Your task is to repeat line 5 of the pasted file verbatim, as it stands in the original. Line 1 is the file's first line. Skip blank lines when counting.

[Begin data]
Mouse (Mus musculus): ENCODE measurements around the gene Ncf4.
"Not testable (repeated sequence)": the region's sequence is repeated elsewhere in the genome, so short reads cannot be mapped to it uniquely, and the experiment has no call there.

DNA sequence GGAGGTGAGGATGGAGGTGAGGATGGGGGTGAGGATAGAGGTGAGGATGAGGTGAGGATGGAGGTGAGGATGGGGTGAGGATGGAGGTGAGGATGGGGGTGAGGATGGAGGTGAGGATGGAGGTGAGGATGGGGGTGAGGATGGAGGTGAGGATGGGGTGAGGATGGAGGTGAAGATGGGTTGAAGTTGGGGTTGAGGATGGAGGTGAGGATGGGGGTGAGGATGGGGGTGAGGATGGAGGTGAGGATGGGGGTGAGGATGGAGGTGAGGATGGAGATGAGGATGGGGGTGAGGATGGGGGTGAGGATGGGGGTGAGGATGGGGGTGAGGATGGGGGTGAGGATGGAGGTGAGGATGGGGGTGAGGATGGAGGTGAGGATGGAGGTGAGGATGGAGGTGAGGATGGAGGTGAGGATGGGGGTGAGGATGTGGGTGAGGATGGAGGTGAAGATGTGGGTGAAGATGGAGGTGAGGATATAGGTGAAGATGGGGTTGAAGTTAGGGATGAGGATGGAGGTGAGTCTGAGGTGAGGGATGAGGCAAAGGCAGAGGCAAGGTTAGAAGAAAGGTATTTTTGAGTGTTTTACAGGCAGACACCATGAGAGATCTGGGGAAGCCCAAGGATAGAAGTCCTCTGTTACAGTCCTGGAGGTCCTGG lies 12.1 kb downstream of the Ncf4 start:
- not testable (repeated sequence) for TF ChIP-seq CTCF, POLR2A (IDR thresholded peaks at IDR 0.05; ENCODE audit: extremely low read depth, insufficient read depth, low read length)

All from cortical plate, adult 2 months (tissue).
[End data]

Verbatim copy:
All from cortical plate, adult 2 months (tissue).